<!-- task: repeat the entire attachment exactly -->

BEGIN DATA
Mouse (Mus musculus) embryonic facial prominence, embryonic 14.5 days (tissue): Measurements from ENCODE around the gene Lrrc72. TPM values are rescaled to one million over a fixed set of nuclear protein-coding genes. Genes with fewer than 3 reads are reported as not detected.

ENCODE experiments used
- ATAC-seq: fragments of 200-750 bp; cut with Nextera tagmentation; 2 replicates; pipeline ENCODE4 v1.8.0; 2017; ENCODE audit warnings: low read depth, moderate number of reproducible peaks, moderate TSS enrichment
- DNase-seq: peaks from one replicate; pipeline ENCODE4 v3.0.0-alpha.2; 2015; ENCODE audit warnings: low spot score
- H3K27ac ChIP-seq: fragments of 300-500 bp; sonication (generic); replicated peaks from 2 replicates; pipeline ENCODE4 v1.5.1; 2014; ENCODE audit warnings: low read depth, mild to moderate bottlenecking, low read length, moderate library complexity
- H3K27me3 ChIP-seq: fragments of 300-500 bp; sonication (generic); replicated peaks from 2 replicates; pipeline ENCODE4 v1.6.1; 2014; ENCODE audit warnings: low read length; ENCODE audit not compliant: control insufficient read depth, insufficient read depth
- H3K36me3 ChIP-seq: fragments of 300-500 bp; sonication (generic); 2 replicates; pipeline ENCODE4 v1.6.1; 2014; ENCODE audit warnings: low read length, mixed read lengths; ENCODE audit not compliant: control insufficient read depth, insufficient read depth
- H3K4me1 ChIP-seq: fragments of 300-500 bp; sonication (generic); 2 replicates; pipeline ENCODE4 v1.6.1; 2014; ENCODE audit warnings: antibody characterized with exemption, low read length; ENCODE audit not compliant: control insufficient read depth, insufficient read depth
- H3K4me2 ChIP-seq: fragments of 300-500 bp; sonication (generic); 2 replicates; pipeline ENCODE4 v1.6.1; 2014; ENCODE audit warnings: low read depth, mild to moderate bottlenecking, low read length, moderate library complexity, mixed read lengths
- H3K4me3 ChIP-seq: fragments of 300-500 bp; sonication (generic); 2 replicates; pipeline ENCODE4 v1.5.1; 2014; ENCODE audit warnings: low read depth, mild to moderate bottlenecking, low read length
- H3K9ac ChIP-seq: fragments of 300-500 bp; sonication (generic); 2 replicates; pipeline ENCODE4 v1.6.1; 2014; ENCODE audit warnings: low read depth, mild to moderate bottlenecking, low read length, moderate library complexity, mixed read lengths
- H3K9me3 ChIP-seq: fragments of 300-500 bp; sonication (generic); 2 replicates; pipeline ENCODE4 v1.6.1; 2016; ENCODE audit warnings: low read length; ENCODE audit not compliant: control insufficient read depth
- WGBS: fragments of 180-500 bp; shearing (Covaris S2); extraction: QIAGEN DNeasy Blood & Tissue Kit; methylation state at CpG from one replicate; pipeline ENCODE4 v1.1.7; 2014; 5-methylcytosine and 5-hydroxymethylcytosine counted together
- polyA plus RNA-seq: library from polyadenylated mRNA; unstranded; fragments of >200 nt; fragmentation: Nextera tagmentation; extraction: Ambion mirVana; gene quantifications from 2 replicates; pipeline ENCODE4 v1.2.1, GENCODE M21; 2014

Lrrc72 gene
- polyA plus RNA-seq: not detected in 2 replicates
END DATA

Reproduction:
Mouse (Mus musculus) embryonic facial prominence, embryonic 14.5 days (tissue): Measurements from ENCODE around the gene Lrrc72. TPM values are rescaled to one million over a fixed set of nuclear protein-coding genes. Genes with fewer than 3 reads are reported as not detected.

ENCODE experiments used
- ATAC-seq: fragments of 200-750 bp; cut with Nextera tagmentation; 2 replicates; pipeline ENCODE4 v1.8.0; 2017; ENCODE audit warnings: low read depth, moderate number of reproducible peaks, moderate TSS enrichment
- DNase-seq: peaks from one replicate; pipeline ENCODE4 v3.0.0-alpha.2; 2015; ENCODE audit warnings: low spot score
- H3K27ac ChIP-seq: fragments of 300-500 bp; sonication (generic); replicated peaks from 2 replicates; pipeline ENCODE4 v1.5.1; 2014; ENCODE audit warnings: low read depth, mild to moderate bottlenecking, low read length, moderate library complexity
- H3K27me3 ChIP-seq: fragments of 300-500 bp; sonication (generic); replicated peaks from 2 replicates; pipeline ENCODE4 v1.6.1; 2014; ENCODE audit warnings: low read length; ENCODE audit not compliant: control insufficient read depth, insufficient read depth
- H3K36me3 ChIP-seq: fragments of 300-500 bp; sonication (generic); 2 replicates; pipeline ENCODE4 v1.6.1; 2014; ENCODE audit warnings: low read length, mixed read lengths; ENCODE audit not compliant: control insufficient read depth, insufficient read depth
- H3K4me1 ChIP-seq: fragments of 300-500 bp; sonication (generic); 2 replicates; pipeline ENCODE4 v1.6.1; 2014; ENCODE audit warnings: antibody characterized with exemption, low read length; ENCODE audit not compliant: control insufficient read depth, insufficient read depth
- H3K4me2 ChIP-seq: fragments of 300-500 bp; sonication (generic); 2 replicates; pipeline ENCODE4 v1.6.1; 2014; ENCODE audit warnings: low read depth, mild to moderate bottlenecking, low read length, moderate library complexity, mixed read lengths
- H3K4me3 ChIP-seq: fragments of 300-500 bp; sonication (generic); 2 replicates; pipeline ENCODE4 v1.5.1; 2014; ENCODE audit warnings: low read depth, mild to moderate bottlenecking, low read length
- H3K9ac ChIP-seq: fragments of 300-500 bp; sonication (generic); 2 replicates; pipeline ENCODE4 v1.6.1; 2014; ENCODE audit warnings: low read depth, mild to moderate bottlenecking, low read length, moderate library complexity, mixed read lengths
- H3K9me3 ChIP-seq: fragments of 300-500 bp; sonication (generic); 2 replicates; pipeline ENCODE4 v1.6.1; 2016; ENCODE audit warnings: low read length; ENCODE audit not compliant: control insufficient read depth
- WGBS: fragments of 180-500 bp; shearing (Covaris S2); extraction: QIAGEN DNeasy Blood & Tissue Kit; methylation state at CpG from one replicate; pipeline ENCODE4 v1.1.7; 2014; 5-methylcytosine and 5-hydroxymethylcytosine counted together
- polyA plus RNA-seq: library from polyadenylated mRNA; unstranded; fragments of >200 nt; fragmentation: Nextera tagmentation; extraction: Ambion mirVana; gene quantifications from 2 replicates; pipeline ENCODE4 v1.2.1, GENCODE M21; 2014

Lrrc72 gene
- polyA plus RNA-seq: not detected in 2 replicates